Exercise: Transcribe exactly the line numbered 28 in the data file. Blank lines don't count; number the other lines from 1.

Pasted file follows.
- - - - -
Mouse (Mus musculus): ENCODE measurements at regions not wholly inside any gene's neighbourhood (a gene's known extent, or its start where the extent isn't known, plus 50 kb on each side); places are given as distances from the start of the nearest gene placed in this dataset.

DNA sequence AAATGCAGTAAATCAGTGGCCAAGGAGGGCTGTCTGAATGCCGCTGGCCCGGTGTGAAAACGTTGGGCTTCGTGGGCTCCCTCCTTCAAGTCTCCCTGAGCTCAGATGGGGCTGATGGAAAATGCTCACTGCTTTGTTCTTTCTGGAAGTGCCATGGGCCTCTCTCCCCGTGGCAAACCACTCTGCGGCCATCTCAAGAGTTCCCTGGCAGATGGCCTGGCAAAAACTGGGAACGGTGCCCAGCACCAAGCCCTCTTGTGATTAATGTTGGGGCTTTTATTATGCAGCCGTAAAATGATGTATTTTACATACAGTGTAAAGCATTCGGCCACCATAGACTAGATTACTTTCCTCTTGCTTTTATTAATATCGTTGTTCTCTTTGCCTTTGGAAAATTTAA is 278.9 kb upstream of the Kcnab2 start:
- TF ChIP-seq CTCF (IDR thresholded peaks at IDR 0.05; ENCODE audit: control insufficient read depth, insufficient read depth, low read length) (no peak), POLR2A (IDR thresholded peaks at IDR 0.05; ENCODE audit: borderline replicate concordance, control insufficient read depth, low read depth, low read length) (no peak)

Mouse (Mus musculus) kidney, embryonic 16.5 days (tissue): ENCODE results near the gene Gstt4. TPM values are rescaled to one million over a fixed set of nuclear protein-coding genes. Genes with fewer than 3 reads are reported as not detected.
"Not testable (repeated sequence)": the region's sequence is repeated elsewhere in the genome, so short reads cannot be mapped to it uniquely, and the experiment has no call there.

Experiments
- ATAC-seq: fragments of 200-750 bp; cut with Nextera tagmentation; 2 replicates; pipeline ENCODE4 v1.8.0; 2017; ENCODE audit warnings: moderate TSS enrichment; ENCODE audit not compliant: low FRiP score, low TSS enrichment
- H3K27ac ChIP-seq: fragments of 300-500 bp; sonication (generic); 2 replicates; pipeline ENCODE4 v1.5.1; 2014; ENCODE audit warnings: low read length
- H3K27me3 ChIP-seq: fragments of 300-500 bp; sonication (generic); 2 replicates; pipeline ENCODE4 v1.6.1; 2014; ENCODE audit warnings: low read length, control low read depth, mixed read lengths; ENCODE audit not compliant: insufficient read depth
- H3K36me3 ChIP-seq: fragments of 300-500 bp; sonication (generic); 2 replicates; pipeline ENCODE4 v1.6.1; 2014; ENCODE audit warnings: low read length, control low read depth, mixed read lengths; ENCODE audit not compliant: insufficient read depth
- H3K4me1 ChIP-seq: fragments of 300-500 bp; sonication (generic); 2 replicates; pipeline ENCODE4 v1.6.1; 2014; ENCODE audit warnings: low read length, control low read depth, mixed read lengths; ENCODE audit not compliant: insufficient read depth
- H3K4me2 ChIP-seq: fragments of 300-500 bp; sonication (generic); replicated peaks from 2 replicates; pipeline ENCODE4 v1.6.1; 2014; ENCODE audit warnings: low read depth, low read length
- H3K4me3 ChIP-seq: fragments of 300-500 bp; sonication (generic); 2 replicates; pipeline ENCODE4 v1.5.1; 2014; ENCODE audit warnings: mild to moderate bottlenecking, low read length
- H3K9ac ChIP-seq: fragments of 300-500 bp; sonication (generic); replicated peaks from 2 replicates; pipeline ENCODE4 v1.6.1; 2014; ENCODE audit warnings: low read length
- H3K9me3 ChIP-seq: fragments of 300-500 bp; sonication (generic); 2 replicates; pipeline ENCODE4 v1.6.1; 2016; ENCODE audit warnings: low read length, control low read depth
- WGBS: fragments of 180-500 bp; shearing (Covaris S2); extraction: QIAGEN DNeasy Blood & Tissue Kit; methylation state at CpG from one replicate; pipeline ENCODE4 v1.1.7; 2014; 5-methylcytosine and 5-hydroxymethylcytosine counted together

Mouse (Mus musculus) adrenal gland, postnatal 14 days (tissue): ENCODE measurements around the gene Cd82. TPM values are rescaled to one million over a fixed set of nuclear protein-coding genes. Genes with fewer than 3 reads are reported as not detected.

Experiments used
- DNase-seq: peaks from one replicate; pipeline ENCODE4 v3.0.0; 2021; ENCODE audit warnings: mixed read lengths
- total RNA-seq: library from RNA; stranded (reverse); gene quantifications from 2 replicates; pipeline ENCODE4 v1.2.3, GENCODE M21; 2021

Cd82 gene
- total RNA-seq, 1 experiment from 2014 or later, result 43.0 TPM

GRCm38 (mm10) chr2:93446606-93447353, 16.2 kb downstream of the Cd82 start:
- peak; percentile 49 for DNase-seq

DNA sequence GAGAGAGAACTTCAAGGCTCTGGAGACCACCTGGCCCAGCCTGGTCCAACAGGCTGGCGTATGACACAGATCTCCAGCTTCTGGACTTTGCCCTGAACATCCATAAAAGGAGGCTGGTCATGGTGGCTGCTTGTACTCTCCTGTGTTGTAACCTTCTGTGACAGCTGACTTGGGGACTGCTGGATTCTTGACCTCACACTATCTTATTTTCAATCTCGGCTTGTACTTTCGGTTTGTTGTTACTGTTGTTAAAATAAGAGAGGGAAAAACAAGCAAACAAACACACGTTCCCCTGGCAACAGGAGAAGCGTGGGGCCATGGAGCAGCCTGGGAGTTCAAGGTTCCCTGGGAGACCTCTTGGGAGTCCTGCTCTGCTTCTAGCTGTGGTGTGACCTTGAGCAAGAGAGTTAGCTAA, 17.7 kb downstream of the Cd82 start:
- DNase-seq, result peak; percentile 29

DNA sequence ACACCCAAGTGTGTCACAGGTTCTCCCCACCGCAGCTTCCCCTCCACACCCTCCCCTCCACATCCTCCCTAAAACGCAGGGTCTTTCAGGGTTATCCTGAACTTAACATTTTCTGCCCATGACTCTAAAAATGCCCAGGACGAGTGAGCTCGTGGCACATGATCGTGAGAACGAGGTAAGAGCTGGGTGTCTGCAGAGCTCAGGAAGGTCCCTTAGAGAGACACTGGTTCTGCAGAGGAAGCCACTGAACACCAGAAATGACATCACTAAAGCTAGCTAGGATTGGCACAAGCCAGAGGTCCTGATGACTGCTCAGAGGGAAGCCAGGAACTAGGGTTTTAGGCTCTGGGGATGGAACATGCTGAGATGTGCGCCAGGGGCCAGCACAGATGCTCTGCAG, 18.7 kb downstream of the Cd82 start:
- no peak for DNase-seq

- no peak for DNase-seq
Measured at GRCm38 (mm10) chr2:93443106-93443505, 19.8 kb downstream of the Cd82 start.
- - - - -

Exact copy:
- no peak for DNase-seq